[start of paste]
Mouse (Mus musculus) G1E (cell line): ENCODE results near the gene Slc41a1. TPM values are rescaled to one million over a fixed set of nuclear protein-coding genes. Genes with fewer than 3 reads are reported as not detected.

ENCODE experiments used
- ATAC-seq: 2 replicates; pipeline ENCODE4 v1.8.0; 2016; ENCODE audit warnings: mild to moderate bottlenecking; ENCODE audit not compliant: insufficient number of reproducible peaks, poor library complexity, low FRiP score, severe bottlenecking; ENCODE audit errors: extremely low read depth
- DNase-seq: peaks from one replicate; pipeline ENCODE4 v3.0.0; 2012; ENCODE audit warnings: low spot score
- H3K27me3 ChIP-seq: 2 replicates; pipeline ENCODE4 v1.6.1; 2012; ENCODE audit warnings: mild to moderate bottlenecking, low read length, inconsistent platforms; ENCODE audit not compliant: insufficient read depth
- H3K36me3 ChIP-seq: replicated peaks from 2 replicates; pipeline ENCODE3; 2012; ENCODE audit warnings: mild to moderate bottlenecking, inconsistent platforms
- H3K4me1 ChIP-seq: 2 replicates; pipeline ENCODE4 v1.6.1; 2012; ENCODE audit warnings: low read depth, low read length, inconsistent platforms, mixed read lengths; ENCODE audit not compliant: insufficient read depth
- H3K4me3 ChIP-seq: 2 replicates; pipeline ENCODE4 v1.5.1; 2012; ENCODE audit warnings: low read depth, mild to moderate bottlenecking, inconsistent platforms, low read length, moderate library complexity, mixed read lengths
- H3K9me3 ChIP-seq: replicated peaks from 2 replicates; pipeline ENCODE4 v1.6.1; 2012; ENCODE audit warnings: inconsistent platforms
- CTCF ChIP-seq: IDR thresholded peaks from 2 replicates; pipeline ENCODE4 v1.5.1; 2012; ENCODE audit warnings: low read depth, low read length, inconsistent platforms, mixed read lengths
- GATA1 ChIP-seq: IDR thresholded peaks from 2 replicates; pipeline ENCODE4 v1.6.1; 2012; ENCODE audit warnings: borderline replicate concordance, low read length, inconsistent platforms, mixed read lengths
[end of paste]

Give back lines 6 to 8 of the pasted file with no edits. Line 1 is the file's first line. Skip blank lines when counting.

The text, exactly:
- H3K36me3 ChIP-seq: replicated peaks from 2 replicates; pipeline ENCODE3; 2012; ENCODE audit warnings: mild to moderate bottlenecking, inconsistent platforms
- H3K4me1 ChIP-seq: 2 replicates; pipeline ENCODE4 v1.6.1; 2012; ENCODE audit warnings: low read depth, low read length, inconsistent platforms, mixed read lengths; ENCODE audit not compliant: insufficient read depth
- H3K4me3 ChIP-seq: 2 replicates; pipeline ENCODE4 v1.5.1; 2012; ENCODE audit warnings: low read depth, mild to moderate bottlenecking, inconsistent platforms, low read length, moderate library complexity, mixed read lengths